Ice hockey | Teemu Hartikainen made a sad observation on a fishing trip – “What is it like here for my children”

Nearly played nine seasons in the KHL Teemu Hartikainen, 32, is like a man reborn. He has found a new, pleasant home for his family in Geneva, Switzerland, right next to the French border, and is full of energy after the difficult but successful years spent in Russia.

“My quality of life has improved considerably. I can now spend time with my family much better, since there are no long trips to games and I can’t accumulate sleep debt”, says Hartikainen, who lives in Switzerland with his wife and two children, happily.

In the KHL, Hartikainen’s away tours lasted up to a week, in Switzerland they return home from away games already the same evening. The number of games is also more moderate.

“Mentally, it’s much easier to be when you don’t have to be going somewhere all the time, but I can actually be present at home,” says Hartikainen.

Teemu Hartikainen formed the Lions’ first line with Mikael Granlund and Sakari Manninen at the WC home games last spring. Today, he plays in the Swiss main league for Geneve-Servette.

In Geneva, located on the edge of the Alps, the Savoie jässikka has now had time to enjoy one of his absolute hobbies: outdoor activities.

“In Russia, we lived in the inner city, and there was no nature nearby. In addition, there the driver took you everywhere. I don’t even use a car here, we ride electric bikes,” says Hartikainen.

Hartikainen the relationship with nature is exceptionally strong. The native of Kuopio is known as a passionate fisherman and hunter, although the hustle and bustle of his puck career has taken a toll on his hunting hobby.

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“Fishing has become an even more important hobby while living abroad, since I haven’t been able to participate in the autumn hunting season. Fortunately, you can get pretty much the same things from fly fishing as from hunting. That’s where you can really get into nature,” says Hartikainen.

He says that he traveled a lot because of fishing:

“For example, in Canada, Russia and Norway. Next summer I’m going to Greenland. It broadens your world view when you get to fish in different countries.”

On his fishing trips, also in Finland, Hartikainen has unfortunately observed the disconcerting consequences of climate change. As a person who loves nature, he talks about the subject in a serious tone.

“I have made a lot of observations. For example, I have noticed how the water has warmed up in waterways where I have spent a lot of time during my life. Nowadays, rapids in Finland are usually closed to fishing as early as Midsummer, when the water temperature has risen above 20 degrees. It’s absolutely unbelievable”, Hartikainen laments.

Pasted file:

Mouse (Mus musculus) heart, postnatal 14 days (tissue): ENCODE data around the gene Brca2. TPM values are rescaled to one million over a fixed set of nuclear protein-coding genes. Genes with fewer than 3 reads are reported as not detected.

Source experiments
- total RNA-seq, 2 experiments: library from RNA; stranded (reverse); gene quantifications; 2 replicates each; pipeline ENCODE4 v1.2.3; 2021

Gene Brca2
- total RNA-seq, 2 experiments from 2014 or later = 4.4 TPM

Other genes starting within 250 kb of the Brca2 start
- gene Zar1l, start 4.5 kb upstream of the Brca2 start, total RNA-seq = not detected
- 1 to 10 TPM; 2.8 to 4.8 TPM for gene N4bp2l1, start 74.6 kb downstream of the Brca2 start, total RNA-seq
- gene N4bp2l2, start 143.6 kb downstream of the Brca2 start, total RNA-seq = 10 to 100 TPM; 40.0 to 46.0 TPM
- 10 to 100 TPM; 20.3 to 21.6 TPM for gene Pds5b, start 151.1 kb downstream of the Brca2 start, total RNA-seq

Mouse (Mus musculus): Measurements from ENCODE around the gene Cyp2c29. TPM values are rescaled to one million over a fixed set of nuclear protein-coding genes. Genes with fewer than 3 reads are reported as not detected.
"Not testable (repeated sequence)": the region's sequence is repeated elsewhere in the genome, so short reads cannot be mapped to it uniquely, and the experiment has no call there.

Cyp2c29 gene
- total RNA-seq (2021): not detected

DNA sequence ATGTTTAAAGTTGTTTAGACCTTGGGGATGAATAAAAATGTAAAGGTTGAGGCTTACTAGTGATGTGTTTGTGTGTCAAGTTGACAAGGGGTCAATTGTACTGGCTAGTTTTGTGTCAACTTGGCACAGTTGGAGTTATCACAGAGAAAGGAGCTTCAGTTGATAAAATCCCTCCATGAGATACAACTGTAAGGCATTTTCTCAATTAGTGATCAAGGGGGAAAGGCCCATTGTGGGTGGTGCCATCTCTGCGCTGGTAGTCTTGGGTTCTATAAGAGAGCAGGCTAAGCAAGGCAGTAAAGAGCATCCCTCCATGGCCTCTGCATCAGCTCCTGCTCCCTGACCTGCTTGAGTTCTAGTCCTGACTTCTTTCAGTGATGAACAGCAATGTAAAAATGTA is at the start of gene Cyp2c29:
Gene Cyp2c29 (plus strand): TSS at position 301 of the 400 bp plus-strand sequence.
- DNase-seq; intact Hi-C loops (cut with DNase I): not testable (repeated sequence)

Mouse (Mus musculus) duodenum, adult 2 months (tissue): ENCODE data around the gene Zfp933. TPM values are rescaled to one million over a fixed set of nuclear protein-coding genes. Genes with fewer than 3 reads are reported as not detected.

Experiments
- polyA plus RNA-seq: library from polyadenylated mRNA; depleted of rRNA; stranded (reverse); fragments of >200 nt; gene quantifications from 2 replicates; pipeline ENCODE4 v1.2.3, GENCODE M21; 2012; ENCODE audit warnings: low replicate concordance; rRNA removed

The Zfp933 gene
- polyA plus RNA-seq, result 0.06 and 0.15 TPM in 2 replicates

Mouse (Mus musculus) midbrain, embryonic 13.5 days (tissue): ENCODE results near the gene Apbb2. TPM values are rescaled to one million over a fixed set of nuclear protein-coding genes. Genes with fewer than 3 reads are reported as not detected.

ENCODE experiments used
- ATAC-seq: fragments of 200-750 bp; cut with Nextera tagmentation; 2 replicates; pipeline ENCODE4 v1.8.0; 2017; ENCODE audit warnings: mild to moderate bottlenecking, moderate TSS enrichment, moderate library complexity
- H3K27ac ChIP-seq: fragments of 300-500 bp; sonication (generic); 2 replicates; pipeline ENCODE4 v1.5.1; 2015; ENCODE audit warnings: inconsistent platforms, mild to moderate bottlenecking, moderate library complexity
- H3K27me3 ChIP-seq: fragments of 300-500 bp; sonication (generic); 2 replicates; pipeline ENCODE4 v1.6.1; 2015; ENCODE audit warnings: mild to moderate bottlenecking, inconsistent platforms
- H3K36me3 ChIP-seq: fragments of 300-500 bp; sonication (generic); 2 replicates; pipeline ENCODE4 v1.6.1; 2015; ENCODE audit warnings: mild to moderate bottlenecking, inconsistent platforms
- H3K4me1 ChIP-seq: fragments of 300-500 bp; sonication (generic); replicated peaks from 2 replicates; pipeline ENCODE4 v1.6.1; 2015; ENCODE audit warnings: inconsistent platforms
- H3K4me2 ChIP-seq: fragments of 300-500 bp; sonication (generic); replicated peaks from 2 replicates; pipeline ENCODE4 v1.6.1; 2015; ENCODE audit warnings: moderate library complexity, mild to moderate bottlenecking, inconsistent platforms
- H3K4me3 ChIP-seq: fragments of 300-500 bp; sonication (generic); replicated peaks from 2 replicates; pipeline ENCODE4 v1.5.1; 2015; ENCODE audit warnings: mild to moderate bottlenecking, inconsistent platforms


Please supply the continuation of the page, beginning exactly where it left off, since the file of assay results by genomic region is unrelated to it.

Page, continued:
“On the water, I have also noticed how things have started to enter the lakes from the fields and marshes. It’s not nice to notice when clear lakes start to darken,” he says.

All this has caused Hartikainen to worry.

“It’s constantly running through my mind, what is it like here for my children, grandchildren and so on. It raises a lot of concern about what the end result is sometimes.”

Kiekkotähti has thought of joining nature conservation projects.

“If I can be of help with my resources and contact network, then that could be a very good thing,” says Hartikainen.

Nature is so close to the winger’s heart that he has even tossed around the idea of ​​jumping into a completely new passion profession after his puck career.

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“I’ve actually fly-fished a lot abroad, so you could plan some guiding work there. Or in Finland. But it could be that I just want to keep this thing as a hobby,” Hartikainen says.

Teemu Hartikainen has been in a good mood in the Swiss main league.

Yet although it is too early to talk with Hartikainen about life after his career, because last spring’s double champion of the Lions has played at a top level in the Swiss premier league this season.

This winter, a completely new side of Hartikainen has also been seen. The hunk, known as a master puck protector, has suddenly started conjuring amazing tricks that puck fans around the world are wondering about on social media.

In December, Hartikainen astounded in the Leijonien shirt with his clever dunk attempt and a month later he dazzled in Switzerland with his special foot pass.

“Even though I’m more of a power forward, I’ve always liked to play tricks. I know I’m not soft-handed, but I still consider myself a yard player. I’ve already learned the tricks to some extent, and now that the career is starting to turn towards the end, so why not save them anymore. At least it won’t be a regret after the career”, Hartikainen laughs.

“If suitable positions come up, there will be even more gigs in the bank,” he promises.

Hartikainen has often said that he wants to end his career in Kuopio in the shirt of his breeding club KalPa. He is also a co-owner of the club. Even though the final season is starting to loom, the return to Finland may not take place yet next season.

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“The older child would not go to Finnish school next fall, so in a way there is still ‘a year to go’. It could very well be that next season I will still be in Switzerland, but my dream would still be to play in Kuopio, achieve success and finish there,” says Hartikainen.

“A lot also depends on how the body can withstand it.”

Teemu Hartikainen last played for KalPa in the 2009–2010 season.

Hartikainen declares that he is very excited to represent Leijon again in the spring home games. The stomach of the double champion is not yet full of national team success.

“Home competitions are definitely interesting. It’s games like that that I’ve always trained for.”

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